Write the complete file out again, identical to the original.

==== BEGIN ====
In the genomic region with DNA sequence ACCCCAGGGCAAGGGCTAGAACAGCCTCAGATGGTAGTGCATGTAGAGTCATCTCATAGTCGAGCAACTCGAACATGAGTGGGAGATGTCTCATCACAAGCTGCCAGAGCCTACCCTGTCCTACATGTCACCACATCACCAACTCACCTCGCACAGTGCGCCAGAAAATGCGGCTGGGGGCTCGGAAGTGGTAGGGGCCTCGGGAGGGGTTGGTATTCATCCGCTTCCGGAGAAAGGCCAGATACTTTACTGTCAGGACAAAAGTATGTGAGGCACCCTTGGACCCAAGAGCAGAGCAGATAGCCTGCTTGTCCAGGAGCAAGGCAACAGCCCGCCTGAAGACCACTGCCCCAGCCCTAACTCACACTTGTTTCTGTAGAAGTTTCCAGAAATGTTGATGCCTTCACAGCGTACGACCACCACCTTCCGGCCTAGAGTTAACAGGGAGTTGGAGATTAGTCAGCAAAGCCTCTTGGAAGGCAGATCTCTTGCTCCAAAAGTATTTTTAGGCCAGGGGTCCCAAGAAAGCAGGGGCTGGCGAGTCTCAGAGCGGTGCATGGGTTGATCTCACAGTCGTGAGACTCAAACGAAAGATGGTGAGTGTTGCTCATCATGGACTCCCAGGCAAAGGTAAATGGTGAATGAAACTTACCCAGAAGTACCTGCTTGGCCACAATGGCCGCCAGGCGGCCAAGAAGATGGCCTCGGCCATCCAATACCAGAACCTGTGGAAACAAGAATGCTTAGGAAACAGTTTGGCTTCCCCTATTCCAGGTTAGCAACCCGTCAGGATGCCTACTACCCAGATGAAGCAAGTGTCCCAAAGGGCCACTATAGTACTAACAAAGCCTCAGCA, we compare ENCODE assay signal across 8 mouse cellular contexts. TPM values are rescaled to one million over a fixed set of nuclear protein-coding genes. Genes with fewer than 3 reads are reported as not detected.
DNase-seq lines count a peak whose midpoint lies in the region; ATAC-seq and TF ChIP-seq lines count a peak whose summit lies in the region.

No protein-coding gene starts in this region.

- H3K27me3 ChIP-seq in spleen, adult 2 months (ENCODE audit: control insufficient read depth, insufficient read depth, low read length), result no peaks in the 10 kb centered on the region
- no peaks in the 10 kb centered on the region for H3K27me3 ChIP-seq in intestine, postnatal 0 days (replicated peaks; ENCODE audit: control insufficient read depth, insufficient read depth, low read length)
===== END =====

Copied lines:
In the genomic region with DNA sequence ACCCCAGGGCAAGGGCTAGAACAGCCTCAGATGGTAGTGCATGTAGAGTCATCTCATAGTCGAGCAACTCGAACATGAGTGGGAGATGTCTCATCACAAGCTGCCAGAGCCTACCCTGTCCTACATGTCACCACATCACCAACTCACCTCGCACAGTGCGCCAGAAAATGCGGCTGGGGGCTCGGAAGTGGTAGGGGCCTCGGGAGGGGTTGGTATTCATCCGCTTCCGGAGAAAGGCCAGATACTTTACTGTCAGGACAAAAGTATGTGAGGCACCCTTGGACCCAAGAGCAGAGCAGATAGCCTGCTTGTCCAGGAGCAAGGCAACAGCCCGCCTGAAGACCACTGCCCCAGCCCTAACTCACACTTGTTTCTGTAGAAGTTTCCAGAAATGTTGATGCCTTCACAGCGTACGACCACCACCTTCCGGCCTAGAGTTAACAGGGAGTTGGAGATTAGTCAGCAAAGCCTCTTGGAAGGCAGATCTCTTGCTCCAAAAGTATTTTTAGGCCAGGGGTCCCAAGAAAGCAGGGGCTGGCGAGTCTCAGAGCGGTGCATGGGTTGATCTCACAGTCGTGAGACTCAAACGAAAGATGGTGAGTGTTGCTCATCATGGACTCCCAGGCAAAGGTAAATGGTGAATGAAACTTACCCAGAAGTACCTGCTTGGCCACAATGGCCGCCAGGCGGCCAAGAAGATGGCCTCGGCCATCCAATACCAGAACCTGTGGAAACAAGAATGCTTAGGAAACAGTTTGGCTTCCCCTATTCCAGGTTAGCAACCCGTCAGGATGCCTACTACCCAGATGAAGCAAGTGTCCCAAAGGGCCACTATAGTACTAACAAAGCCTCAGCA, we compare ENCODE assay signal across 8 mouse cellular contexts. TPM values are rescaled to one million over a fixed set of nuclear protein-coding genes. Genes with fewer than 3 reads are reported as not detected.
DNase-seq lines count a peak whose midpoint lies in the region; ATAC-seq and TF ChIP-seq lines count a peak whose summit lies in the region.

No protein-coding gene starts in this region.

- H3K27me3 ChIP-seq in spleen, adult 2 months (ENCODE audit: control insufficient read depth, insufficient read depth, low read length), result no peaks in the 10 kb centered on the region
- no peaks in the 10 kb centered on the region for H3K27me3 ChIP-seq in intestine, postnatal 0 days (replicated peaks; ENCODE audit: control insufficient read depth, insufficient read depth, low read length)